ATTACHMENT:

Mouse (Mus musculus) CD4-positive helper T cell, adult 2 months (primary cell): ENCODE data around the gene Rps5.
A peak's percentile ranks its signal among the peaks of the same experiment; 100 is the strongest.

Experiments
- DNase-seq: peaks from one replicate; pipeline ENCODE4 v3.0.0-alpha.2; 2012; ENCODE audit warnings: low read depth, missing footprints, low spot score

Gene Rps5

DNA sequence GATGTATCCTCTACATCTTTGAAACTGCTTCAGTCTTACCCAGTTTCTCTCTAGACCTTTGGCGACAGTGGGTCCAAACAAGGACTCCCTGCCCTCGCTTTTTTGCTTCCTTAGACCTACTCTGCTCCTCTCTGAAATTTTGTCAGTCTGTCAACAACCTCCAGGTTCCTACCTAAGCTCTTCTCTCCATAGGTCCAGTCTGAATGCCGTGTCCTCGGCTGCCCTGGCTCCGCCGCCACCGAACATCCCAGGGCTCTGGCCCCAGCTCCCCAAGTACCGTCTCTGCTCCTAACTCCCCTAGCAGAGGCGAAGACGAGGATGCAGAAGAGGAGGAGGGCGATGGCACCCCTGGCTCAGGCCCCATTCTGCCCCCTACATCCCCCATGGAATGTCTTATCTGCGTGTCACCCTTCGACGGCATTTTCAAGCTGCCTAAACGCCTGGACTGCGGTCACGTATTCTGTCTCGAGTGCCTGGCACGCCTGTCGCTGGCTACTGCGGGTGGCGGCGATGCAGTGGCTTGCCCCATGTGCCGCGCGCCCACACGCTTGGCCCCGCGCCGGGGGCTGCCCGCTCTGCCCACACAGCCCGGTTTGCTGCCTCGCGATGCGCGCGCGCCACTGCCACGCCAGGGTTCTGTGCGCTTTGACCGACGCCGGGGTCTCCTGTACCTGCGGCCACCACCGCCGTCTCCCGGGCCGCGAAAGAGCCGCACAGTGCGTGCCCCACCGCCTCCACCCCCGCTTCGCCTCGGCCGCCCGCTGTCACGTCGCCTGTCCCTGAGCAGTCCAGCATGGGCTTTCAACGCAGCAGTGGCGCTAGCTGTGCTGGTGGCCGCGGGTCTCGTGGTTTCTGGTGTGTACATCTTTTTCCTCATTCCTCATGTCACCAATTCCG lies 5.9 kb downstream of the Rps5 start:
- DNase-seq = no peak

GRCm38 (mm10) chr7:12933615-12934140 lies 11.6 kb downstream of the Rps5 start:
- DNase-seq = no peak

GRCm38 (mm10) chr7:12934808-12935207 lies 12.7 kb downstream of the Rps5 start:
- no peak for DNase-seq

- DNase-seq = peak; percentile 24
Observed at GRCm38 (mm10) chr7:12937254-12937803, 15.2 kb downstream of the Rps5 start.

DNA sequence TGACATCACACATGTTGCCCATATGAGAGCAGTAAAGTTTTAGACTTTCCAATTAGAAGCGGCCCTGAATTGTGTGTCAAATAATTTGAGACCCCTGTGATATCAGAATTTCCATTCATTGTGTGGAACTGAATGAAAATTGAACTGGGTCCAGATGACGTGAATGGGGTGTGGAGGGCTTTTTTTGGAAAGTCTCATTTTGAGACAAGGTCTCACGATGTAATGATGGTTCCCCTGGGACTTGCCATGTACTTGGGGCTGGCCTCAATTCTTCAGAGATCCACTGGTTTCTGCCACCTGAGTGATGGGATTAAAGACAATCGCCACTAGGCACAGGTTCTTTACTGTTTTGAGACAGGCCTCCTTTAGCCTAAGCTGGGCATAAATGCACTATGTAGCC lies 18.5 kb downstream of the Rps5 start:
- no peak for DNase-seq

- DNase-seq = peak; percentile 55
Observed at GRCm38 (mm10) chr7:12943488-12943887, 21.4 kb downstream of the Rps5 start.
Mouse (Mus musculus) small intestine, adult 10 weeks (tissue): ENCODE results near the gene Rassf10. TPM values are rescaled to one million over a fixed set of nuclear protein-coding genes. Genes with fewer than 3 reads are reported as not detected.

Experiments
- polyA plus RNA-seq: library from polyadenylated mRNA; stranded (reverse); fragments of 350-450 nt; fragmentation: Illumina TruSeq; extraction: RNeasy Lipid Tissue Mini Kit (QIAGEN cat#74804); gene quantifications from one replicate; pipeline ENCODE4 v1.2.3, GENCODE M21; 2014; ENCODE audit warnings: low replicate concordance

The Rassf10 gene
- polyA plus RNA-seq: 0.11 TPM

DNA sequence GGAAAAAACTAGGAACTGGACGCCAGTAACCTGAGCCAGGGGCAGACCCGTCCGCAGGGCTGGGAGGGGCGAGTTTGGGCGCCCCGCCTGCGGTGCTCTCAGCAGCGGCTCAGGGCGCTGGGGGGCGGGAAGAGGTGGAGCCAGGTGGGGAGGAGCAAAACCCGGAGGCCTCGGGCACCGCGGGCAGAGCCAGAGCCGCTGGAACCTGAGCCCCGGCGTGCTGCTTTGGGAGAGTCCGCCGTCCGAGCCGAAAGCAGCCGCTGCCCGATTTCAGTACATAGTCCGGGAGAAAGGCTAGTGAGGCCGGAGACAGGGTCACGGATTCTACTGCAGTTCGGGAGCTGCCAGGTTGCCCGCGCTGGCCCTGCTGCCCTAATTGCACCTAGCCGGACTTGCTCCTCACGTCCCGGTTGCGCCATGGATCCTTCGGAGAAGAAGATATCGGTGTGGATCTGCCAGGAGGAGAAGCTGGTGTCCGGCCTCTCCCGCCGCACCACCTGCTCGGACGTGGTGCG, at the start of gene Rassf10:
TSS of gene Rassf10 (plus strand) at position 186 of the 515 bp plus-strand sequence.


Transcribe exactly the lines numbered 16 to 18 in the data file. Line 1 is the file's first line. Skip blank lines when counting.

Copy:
- DNase-seq = peak; percentile 55
Observed at GRCm38 (mm10) chr7:12943488-12943887, 21.4 kb downstream of the Rps5 start.
Mouse (Mus musculus) small intestine, adult 10 weeks (tissue): ENCODE results near the gene Rassf10. TPM values are rescaled to one million over a fixed set of nuclear protein-coding genes. Genes with fewer than 3 reads are reported as not detected.